It’s a head start for these kids

Samveda Training and Research Centre, Davanagere makes use of innovative learning techniques to teach special children and eventually integrate them into mainstream schools, writes Rama Arakalagudu

Highlights: 
The education plan is prepared based on the specific needs of a child. It includes remedial teaching for languages, mathematics and other concepts.

Samveda Training and Research Centre in Davanagere is better known as a school in the locality because it offers learning opportunities to the children with special needs. The objective of this organisation is to integrate the children with learning disabilities into the mainstream educational system and focus on their overall development.

In order to do that, it identifies their areas of interest and talents, and grooms them accordingly. Besides academics, there is an emphasis on their emotional and physical well-being.  

How it came to be

The idea took shape nearly 30 years ago by Surendranath Nishanimut, an entrepreneur and a language trainer, who came across a child with learning disabilities and decided to help him by developing new learning techniques. During that time, he visited the All India Institute of Speech and Hearing (AIISH) at Manasagangotri in Mysore University and met the faculty to get a better understanding of the challenges faced by the special children. With the support of Dr Prakash P and Dr Jayaram he started training the children.

Eventually, he founded Samveda, which later expanded and was renamed as Samveda Training and Research Centre in 1994. Apart from research-based curriculum, the organisation focuses on modern technology to device new learning methods.

Its activities include rehabilitation of children through remedial teaching, special training and research on special needs education. It also caters to children with speech and learning disorders and specified categories of other health impairment (OHI). Students from various parts of the State come here to learn, and the number is increasing by the year. The organisation provides accommodation for only 20 students. The other students are here from 9 am to 5 pm. The organisation also offers vocational training.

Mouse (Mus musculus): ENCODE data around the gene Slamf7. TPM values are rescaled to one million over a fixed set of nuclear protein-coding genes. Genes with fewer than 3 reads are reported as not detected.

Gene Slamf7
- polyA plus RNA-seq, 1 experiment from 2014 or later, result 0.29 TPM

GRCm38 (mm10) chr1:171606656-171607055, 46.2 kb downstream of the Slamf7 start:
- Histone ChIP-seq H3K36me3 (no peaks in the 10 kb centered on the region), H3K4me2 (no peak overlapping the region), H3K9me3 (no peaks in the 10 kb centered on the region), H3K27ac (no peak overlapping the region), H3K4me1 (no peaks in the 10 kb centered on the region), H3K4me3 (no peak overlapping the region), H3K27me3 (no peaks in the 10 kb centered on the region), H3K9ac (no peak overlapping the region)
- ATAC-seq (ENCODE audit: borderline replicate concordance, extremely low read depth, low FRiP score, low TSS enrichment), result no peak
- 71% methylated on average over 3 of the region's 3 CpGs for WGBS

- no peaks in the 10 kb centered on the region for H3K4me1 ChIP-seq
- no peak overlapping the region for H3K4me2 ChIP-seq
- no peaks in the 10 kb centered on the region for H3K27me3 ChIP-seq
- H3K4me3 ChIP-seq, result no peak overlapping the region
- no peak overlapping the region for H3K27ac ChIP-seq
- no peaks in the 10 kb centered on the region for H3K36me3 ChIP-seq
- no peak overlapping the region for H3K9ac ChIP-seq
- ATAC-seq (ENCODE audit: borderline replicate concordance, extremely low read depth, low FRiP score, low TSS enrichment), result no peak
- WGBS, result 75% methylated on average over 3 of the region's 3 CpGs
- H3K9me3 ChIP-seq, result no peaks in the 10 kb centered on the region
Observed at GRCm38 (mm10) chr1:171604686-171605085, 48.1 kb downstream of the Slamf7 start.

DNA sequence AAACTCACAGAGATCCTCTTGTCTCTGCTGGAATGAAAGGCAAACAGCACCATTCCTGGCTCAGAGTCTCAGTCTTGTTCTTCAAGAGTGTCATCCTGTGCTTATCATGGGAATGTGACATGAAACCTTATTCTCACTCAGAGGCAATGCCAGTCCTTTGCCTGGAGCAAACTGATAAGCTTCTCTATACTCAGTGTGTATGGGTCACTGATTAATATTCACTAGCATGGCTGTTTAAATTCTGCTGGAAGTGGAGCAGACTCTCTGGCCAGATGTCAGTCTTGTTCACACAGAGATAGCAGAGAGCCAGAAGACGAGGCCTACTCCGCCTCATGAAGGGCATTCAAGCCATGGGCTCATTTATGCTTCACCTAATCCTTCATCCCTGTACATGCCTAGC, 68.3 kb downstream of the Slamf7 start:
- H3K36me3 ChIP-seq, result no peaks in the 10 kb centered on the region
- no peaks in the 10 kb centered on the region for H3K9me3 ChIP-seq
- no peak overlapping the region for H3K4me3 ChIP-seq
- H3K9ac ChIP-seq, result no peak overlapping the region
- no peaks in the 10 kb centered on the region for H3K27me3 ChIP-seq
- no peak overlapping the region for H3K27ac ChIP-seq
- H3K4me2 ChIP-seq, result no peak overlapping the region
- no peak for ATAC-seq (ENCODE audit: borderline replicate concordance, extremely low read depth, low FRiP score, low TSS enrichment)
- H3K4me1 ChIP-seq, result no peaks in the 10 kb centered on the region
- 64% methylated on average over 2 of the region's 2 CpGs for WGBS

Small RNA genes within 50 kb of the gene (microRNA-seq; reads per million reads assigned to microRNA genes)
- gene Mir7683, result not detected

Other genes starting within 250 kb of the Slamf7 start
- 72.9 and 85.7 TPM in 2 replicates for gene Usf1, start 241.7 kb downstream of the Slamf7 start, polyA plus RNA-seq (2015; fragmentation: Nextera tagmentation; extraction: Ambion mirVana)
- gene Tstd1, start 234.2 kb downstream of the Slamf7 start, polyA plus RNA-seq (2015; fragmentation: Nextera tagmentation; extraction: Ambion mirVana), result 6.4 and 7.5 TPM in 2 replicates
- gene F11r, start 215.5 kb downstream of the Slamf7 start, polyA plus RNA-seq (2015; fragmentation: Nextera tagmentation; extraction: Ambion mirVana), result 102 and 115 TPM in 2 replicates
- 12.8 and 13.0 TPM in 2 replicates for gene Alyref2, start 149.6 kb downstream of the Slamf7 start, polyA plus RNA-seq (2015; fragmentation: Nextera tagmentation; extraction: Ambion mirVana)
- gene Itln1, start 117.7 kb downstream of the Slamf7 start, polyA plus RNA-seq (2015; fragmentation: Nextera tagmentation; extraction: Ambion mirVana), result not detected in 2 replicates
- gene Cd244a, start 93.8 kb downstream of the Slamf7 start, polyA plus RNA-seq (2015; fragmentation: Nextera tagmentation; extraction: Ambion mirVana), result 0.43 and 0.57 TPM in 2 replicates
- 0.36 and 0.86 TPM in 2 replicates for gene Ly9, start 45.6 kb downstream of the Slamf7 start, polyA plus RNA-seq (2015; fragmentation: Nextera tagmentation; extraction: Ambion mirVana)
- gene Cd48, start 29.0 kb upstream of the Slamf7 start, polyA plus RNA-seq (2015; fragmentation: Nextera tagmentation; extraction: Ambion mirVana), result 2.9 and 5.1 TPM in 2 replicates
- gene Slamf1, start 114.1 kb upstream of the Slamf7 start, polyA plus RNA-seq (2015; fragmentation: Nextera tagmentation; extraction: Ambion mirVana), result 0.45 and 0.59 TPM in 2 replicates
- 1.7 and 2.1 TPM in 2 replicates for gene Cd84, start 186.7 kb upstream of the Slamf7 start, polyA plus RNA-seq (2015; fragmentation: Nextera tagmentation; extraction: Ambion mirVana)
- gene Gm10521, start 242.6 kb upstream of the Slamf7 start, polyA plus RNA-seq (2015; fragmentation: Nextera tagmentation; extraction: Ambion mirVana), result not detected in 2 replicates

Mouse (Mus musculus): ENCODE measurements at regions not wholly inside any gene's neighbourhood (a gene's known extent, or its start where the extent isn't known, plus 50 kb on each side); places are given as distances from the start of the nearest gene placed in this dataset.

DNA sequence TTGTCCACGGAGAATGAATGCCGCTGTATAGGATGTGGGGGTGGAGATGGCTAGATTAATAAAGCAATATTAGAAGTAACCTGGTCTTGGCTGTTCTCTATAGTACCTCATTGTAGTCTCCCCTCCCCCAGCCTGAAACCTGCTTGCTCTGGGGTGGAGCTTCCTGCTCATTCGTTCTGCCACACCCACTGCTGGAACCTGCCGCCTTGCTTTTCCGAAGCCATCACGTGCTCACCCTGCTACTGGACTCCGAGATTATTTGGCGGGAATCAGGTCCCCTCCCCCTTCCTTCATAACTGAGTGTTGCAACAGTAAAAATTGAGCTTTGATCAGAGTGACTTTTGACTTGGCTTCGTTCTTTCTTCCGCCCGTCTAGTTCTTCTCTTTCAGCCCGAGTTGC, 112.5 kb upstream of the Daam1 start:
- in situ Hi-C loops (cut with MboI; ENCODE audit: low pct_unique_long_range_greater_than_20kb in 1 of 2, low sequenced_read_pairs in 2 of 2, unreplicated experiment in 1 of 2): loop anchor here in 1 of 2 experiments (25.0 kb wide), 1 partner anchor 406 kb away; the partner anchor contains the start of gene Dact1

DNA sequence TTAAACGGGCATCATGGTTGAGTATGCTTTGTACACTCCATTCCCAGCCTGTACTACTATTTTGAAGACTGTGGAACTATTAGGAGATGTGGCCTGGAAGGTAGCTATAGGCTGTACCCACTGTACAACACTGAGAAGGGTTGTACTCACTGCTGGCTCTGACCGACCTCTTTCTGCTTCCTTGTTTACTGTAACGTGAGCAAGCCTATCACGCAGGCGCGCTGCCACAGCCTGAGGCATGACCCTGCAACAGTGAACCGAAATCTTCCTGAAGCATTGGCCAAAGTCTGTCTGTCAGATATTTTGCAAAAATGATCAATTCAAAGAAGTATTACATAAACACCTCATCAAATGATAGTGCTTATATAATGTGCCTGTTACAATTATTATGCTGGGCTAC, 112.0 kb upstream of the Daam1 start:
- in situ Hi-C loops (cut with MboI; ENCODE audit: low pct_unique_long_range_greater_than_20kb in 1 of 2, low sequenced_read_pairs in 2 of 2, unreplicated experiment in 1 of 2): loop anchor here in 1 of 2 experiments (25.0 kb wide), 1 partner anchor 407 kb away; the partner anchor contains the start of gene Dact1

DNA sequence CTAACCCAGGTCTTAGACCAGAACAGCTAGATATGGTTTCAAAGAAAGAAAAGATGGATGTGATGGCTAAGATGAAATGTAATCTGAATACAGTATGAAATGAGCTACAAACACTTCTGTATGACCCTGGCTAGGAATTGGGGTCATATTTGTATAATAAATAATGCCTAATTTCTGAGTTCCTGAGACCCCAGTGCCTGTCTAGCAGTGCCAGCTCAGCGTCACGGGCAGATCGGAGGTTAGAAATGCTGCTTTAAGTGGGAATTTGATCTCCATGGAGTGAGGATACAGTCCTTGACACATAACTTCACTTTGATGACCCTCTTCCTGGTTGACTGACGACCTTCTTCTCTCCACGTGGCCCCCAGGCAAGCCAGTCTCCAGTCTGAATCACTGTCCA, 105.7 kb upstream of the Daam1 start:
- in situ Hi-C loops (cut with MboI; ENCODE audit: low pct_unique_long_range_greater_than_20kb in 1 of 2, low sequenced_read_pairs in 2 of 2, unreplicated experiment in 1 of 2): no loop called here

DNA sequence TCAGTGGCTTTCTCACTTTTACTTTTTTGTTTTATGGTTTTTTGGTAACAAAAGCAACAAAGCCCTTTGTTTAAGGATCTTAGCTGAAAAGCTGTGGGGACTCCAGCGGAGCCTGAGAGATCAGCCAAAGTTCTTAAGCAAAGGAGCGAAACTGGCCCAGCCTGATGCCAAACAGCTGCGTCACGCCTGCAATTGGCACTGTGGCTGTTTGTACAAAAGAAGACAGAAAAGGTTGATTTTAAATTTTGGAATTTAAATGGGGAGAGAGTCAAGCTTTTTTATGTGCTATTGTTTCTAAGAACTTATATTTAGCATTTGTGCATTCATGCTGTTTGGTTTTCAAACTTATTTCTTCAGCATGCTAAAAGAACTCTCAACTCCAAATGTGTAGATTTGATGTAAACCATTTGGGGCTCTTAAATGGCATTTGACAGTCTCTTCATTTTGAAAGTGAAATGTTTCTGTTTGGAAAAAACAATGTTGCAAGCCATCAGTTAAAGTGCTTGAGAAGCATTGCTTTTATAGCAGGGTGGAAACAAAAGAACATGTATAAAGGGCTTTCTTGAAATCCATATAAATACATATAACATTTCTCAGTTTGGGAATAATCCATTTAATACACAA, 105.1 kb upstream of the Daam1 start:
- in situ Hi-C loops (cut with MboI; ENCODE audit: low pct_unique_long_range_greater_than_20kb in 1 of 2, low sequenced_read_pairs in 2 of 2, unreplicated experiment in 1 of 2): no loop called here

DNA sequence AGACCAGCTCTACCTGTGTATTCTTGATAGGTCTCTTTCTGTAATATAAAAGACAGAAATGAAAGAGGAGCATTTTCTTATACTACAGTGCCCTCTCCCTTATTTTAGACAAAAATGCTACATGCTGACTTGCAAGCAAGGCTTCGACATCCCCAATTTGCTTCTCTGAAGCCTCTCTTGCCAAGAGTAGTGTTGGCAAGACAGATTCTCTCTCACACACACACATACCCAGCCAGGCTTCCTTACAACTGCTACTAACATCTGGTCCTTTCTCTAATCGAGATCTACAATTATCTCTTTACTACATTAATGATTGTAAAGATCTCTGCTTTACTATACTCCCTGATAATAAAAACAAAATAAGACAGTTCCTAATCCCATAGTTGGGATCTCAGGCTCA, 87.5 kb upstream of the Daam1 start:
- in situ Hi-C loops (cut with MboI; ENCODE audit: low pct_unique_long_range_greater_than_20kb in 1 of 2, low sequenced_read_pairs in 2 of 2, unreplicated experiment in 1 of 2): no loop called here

“It’s important to diagnose the disability and start remedial measures when the child is young,” says Surendranath. Though Samveda remedial teaching model aims at improving the scholastic abilities of the child, it also stresses on the overall development. The team involves parents and other family members in the process to make it participatory and effective. Surendranath feels that better awareness among the parents will help both children and trainers, and ensure better results.

When a child is brought to Samveda, an initial screening takes place to identify the problem. Later, a complete assessment is done at AIISH. Once this is done, the parents are interviewed to assess their awareness and attitude regarding the rehabilitation of their ward. Then the organisation works with the child for three months before taking a decision. 

Based on the information collected the organisation frames a plan for each child. It includes individual activity plan (IAP), individual medical plan (IMP) and individual education plan (IEP). IAP comprises physical exercises and sports, which help improve the child’s concentration, balance, multi-sensory coordination, fine motor skills, social behaviour, etc.

While Samveda encourages homoeopathy medicine, parents can inform about their preferences to the organisation. Strengths, Weaknesses, Opportunities and Threats (SWOT) analysis is also made when necessary. 

All about self-reliance

The education plan is prepared based on the specific needs of a child. It includes remedial teaching for languages, mathematics and other concepts. The organisation has 16 teachers and 10 non-teaching staff. Only 55 children are accommodated in the school at a time.  

“It generally takes three to four years for these kids to attain effective learning abilities. Then they are sent to mainstream schools. There are also instances when the training and rehabilitation period extends up to six to eight years,” says Shashikala, a teacher. Though there are no tests and grades at Samveda, the children are put in different levels based on their abilities. Vocational training and skill development helps them to be self-reliant when they grow up. 

“I joined this organisation when I was in third standard. I had reading, writing and behavioural issues. My life changed after coming here. I finished SSLC last year and I am doing PUC now,” says Amrutha.

For more information about the centre, visit samveda.org. 

 

 

 

 

 

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It’s a head start for these kids

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